How to Choose Which Stories or Articles to Write

decisions about articles
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I could just be a freak about this, but the number of things I want to write in articles or books is getting longer than Santa’s Naughty-and-Nice list. If I see something online that piques my interest, I pop the URL into a Google Doc for later. Down at the bottom of the document, I jot down potential fiction ideas. But how do I decide what’s worthy of my time and choose a writing option (and how can you)?

The interest overlap

Every writer has specific topics for articles or other formats they get excited about. Personally, for instance, I like anything to do with mental health. And on one hand, you’ll hear people tell you to write only what you’re passionate about. Doing so, they tell you, will ensure that your storytelling is authentic and enjoyable.

But there is a happy middle ground, as shown by the Venn diagram below.

If you can find the overlap between your interests and the interests of your readers, you can have a decent shot at a paycheck without feeling like you’re going to hurl onto your keyboard.

What articles or stories will go quick, quick, quick?

Think about which story or topic is going to be the easiest and fastest for you to produce. One rationale for this is psychological. If you can get something out to readers quickly with minimal effort, then you’ll likely feel more confident. You’ll probably be more motivated to continue with the harder or more comprehensive concepts. There’s also a practical side to the approach, too, however. The more articles or books you can get out into the world without delay, the sooner you’ll get paid and have a comprehensive portfolio and platform.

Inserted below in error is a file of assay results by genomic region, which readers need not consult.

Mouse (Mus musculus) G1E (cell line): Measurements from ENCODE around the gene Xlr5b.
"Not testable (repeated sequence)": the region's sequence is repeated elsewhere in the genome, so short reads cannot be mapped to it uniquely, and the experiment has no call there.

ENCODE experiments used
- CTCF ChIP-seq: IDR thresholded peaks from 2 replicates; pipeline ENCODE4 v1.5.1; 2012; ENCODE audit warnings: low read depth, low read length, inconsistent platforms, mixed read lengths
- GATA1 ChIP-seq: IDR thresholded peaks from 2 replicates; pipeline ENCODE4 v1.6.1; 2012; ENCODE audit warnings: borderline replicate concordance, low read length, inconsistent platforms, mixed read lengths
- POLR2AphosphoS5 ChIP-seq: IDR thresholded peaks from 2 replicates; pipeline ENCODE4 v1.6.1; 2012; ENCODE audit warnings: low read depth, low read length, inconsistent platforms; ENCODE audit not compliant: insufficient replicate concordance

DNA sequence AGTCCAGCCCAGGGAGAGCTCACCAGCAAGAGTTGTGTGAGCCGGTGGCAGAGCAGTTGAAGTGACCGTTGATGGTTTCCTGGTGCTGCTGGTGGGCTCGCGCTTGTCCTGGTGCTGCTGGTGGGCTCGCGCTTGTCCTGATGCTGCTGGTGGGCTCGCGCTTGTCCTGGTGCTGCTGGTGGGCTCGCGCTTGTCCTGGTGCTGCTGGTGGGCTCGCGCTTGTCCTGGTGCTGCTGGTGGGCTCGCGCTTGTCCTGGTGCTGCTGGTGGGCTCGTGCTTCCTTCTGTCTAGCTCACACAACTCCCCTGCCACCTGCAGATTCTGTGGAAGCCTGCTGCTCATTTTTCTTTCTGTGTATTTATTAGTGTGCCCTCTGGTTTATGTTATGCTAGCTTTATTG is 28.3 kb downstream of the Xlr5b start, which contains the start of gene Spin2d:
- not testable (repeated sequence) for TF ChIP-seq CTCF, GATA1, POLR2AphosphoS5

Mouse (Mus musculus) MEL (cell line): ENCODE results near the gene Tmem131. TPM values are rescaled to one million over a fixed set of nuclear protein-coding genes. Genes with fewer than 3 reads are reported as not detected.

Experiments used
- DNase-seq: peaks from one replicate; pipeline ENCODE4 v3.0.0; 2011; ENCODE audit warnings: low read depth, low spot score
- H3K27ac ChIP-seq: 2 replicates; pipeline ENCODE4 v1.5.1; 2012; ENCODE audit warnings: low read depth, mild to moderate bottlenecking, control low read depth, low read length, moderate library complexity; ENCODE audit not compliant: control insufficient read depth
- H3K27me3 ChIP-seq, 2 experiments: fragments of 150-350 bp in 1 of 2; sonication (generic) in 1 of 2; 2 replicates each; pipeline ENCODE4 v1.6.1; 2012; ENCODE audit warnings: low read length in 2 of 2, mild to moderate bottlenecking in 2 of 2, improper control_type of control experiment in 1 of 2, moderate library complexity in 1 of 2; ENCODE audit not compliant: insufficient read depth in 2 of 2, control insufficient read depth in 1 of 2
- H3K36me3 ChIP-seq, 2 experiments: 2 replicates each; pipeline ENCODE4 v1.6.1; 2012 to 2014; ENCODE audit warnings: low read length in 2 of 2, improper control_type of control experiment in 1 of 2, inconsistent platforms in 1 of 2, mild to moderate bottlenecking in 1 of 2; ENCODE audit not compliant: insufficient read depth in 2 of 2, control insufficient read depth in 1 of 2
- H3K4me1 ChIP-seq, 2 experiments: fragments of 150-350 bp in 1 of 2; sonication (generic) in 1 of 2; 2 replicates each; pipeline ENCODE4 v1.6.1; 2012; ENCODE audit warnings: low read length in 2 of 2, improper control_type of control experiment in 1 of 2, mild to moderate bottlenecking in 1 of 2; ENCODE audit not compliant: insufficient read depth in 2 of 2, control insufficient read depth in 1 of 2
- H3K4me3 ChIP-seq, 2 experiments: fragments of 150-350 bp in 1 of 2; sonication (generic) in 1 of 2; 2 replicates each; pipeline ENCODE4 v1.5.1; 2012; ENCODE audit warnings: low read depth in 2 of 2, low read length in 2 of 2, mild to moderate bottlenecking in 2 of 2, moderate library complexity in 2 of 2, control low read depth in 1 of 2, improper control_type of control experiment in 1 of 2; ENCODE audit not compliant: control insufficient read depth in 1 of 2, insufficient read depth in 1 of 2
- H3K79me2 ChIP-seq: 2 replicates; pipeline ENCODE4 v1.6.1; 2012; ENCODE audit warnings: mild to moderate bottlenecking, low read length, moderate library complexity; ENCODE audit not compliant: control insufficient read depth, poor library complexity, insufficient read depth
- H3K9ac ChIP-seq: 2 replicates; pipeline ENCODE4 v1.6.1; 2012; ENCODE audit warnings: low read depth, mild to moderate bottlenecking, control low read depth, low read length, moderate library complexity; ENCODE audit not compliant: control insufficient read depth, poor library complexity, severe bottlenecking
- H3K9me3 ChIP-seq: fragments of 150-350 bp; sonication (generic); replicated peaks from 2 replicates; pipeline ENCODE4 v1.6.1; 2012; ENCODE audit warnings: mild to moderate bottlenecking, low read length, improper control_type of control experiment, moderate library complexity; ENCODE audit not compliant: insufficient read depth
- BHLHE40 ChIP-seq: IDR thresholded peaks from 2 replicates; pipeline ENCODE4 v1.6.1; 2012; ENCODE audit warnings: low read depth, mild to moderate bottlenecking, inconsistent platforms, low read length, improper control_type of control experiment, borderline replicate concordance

One note here is that you often can repurpose existing content or sources to create fresh work. For example, let’s say I’ve already created a blog entry with a list format. I could take all the research and sources for just one of the list points and create a new article. Always try to milk your work for all it’ll give you before setting it aside.

Influence counts

Finally, look through your ideas and think about which of your concepts likely would have the most influence. If you’ve looked at your Venn diagram properly, then some influence on others should be default. But some of your interests might have a larger reach than others. Some might have a bigger potential for supporting a domino effect of positive social change.

You can look at influence internally, too. A topic might not be the hottest on your ideas list. But if it’s one that has a lot of potential to grow you, then it’s likely one that’s worthy of your effort.